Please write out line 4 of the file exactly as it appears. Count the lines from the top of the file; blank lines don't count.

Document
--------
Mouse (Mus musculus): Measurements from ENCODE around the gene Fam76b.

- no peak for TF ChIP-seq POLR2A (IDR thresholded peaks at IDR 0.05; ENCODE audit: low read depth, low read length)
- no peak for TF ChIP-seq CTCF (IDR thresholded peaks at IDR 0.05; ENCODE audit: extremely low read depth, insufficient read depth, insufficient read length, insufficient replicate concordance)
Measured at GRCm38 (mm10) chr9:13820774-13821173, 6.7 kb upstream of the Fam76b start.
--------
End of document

Measured at GRCm38 (mm10) chr9:13820774-13821173, 6.7 kb upstream of the Fam76b start.